Whether new or old, you’ll have to replace brakes, mufflers, hoses, tires, and oil on a regular basis, so no difference in maintenance on new or old. Engines and transmissions will easily go 200,000 miles and more when serviced as per the owner’s manual so a car will last at least to that mileage mark and more. True an older car will need things like water pumps, wheel bearings, or radiators need replacing. However once replaced, those items last a long time. So even if it costs $1,000/year to maintain a car, it’s still cheaper than spending $6,000/yr in car payments. And the advice to replace the car if a repair exceeds the value of the car isn’t sound. It’s the value of the future life you need to be concerned about. It’s still wise to spend say $1,200 on a car valued at $500 if there is reasonable expectation that the repair will give you another 3-5 years use of the car. The alternative is to spend $15,000 on a “new” 2nd hand car that I would still need to service. So the $1,200 makes more financial sense. In fact, that’s what I did last year and the mechanic said the 23 year old car will easily last another 5 years. So buy quality (Japanese or German), maintain it, take care of the small issues, and spend what you save elsewhere.

  • Yadaking

    I personally prefer to buy brand new car in cash, enjoy it but drive it for 9 – 10 yrs. Save the money for the next car in the mean time ($250/mo). Then, trade in for another new car. Bought $24K 2001 Accord, sold it for $3000 after 9 yrs. That’s about $200/mo. Just 60K maintenance, regular oil change. Nothing else to worry. Same for my 2005 Odyssey. $29K and sold for $7k after 9 yrs, that averages to less than $250/mo. They rarely gave me headaches and problems. Once they start at 90K miles, it’s time to get rid of them. I had dings and scratches and don’t have to worry about it unlike a lease. It’s my car, and I ain’t paying penalty for hard to avoid scratches or over mileage.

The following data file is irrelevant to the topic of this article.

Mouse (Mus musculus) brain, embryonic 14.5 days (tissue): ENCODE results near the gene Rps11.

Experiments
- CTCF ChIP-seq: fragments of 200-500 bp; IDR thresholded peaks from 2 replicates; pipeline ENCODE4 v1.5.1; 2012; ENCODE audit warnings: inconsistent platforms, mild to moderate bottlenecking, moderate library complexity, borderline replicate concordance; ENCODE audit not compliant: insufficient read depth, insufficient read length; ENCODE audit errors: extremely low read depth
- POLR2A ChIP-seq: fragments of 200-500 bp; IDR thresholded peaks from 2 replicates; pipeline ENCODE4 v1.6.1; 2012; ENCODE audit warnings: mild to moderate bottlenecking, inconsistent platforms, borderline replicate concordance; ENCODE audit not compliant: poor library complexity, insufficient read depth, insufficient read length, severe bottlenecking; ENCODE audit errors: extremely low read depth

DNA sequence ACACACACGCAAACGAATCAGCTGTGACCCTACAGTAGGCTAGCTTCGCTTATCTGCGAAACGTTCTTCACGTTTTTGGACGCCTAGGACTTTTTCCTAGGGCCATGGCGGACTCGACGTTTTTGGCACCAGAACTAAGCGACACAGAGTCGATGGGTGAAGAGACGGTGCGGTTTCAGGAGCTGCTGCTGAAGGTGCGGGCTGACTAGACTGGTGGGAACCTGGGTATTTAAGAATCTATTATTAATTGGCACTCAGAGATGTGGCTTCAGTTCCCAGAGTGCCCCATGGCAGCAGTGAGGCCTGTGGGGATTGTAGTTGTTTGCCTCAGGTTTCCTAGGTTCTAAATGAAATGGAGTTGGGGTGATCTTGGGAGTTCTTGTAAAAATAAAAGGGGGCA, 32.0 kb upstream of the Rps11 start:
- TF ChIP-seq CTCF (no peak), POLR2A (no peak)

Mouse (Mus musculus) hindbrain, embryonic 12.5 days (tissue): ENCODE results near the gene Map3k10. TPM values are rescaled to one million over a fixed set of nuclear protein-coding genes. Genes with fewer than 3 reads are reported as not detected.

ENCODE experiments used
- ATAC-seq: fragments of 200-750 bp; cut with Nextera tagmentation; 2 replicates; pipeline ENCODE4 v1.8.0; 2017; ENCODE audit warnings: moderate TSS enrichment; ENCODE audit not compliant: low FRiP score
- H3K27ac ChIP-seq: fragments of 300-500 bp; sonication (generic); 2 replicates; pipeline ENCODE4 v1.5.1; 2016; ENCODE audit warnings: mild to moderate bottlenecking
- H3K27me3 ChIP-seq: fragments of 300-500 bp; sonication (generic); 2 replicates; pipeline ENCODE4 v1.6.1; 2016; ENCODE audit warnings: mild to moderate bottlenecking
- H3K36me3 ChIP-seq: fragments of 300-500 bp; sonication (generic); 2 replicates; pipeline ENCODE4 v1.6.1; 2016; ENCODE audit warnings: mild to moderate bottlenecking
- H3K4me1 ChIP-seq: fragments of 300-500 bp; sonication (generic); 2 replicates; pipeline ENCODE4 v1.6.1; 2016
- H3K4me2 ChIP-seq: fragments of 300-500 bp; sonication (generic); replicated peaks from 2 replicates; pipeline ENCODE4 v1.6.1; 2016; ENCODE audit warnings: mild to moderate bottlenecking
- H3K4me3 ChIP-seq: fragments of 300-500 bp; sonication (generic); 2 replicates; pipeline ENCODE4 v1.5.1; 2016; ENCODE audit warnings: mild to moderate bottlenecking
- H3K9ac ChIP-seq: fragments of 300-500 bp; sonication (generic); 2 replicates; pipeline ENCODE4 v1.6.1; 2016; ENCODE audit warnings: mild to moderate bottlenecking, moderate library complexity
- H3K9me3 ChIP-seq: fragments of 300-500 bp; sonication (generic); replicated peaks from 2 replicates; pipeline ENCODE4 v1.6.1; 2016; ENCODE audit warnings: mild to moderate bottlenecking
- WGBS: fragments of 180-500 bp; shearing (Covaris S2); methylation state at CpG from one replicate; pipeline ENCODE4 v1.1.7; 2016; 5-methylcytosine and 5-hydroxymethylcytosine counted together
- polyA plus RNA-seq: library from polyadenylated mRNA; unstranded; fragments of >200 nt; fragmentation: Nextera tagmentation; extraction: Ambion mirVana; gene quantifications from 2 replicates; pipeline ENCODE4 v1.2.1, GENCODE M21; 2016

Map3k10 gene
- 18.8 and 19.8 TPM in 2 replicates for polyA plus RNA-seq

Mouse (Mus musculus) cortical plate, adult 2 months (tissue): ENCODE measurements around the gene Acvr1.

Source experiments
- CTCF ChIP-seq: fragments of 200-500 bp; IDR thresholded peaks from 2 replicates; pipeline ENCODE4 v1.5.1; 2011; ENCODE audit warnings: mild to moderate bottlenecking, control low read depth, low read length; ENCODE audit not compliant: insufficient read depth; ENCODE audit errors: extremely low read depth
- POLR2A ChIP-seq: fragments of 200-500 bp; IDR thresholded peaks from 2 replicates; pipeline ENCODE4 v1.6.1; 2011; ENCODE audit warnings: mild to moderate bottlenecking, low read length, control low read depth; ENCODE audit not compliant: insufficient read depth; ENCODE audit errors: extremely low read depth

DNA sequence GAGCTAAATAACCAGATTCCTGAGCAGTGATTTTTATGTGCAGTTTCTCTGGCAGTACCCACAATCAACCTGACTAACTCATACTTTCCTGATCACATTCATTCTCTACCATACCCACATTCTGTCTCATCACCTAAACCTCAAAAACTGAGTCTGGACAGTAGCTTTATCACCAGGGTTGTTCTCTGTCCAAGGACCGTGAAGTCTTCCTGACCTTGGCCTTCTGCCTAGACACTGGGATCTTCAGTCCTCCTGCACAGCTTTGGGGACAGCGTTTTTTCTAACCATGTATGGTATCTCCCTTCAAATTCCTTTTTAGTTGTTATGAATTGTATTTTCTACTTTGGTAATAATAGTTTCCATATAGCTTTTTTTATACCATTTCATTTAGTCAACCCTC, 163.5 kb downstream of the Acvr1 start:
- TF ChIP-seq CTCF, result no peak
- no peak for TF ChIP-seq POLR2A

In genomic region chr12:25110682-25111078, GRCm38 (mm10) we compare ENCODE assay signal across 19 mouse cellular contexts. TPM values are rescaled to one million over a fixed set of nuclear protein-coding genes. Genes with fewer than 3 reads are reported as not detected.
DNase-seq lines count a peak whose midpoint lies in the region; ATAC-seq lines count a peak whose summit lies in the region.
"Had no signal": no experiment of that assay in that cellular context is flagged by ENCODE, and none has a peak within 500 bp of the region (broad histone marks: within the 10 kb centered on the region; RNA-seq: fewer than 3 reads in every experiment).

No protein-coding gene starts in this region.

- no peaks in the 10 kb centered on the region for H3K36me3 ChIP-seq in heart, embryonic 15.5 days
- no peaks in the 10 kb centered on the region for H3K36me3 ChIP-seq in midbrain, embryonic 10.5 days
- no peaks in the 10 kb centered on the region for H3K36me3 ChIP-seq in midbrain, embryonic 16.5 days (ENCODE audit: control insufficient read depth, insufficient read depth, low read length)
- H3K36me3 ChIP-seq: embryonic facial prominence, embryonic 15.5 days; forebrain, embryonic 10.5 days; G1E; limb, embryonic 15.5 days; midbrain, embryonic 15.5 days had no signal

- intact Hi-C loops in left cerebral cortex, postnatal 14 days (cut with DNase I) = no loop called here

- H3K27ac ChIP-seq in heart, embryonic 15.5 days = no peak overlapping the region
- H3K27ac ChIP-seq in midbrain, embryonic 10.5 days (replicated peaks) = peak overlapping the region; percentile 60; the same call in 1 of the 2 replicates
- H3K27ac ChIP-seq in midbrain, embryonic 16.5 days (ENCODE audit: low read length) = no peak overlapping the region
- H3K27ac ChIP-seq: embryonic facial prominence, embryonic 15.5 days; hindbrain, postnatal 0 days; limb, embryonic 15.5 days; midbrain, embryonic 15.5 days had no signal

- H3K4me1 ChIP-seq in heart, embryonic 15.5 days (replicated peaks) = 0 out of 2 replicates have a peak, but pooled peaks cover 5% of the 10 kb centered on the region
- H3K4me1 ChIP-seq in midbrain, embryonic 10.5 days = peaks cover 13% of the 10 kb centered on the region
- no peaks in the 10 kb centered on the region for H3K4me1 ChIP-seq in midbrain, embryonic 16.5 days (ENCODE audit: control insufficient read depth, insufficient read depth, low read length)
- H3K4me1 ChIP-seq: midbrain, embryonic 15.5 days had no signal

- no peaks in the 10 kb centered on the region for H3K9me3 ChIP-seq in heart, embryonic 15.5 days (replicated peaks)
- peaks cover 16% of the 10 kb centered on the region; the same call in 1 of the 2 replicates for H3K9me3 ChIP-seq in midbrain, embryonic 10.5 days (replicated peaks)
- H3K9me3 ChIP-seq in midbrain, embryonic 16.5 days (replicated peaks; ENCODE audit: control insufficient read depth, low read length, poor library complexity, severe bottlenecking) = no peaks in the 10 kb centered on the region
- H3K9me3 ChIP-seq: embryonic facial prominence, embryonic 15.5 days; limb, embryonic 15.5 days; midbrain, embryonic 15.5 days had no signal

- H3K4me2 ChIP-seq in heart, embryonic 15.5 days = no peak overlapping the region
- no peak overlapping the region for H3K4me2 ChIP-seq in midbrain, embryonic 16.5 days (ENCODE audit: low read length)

• Kevin Blanco

    I’ve been wrestling with this decision myself recently and as frugal with money as I like to think I am I’ve decided to keep my old car, incur the maintenance cost vs. buying a new car. For me I’m not really concerned with the mileage I put on my car as I keep it looking nice and keep up with any maintenance or repairs. I just found a car I like, a 2014 Chevy Cruze, and compared it to the car I have, a 2001 Pontiac Grand Am. While the Pontiac has a V6 to the 4cyl in the Cruze, the MPG works out surprsingly the same (I still have the window sticker listing the Grand AM as getting 21City 33Highway), the only thing it lacks that the Cruze has is an MP3 player dock. But the Grand Am does have a cassette player as part of the stereo system and for a $10.00 cassette adaptor my Grand Am now plays MP3. So I did drop $2000.00 for some transmission and engine work, but it’s definetly better than the $20,000.00 I would’ve dropped for a new Cruze and all I would’ve shown for it would’ve been an MP3 player jack in the stereo… By keeping my older car I put some money into it but saved $18,000.00!

  • Ahmad

    Hi John,

    I live in Winnipeg as well and I drive a 2000 Ford Taurus station wagon with 140K. Recently my car was acting just like your car, I wanted to change the plugs and it was about 250 dollars, so I did not do it. Someone told me to check the filter. And there it was, my air filter was very dirty. I bought a filter for 8 bucks from a part shop on Pembina Hwy, and everything started to work just fine.
    So, please check your air filter, who knows, it may fix the problem.

  • cloutierfamily

    Wow- I’m reading from Winnipeg too. I bought a used 2006 chevy uplander in 2010 and it is the best car I’ve ever owned. Drove to Vancouver & back, Toronto & back, Saskatoon & Regina and back and so forth. Now I just put brand new tires on it two months ago and the transmission went. The auto shop says it needs new shocks, cv covers, and it has an engine knock. I don’t want to buy a new car, I also like being debt free, but how do you part with the best car you’ve every driven?

    • Mike Rebate